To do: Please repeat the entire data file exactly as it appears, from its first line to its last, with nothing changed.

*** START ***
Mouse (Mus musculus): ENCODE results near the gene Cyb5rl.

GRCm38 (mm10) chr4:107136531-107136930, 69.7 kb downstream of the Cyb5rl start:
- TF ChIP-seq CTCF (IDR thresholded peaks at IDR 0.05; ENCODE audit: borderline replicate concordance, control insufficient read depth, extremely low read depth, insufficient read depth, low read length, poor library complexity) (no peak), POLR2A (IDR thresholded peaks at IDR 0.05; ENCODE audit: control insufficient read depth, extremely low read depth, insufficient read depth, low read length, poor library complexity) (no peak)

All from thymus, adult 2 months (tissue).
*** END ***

Mouse (Mus musculus): ENCODE results near the gene Cyb5rl.

GRCm38 (mm10) chr4:107136531-107136930, 69.7 kb downstream of the Cyb5rl start:
- TF ChIP-seq CTCF (IDR thresholded peaks at IDR 0.05; ENCODE audit: borderline replicate concordance, control insufficient read depth, extremely low read depth, insufficient read depth, low read length, poor library complexity) (no peak), POLR2A (IDR thresholded peaks at IDR 0.05; ENCODE audit: control insufficient read depth, extremely low read depth, insufficient read depth, low read length, poor library complexity) (no peak)

All from thymus, adult 2 months (tissue).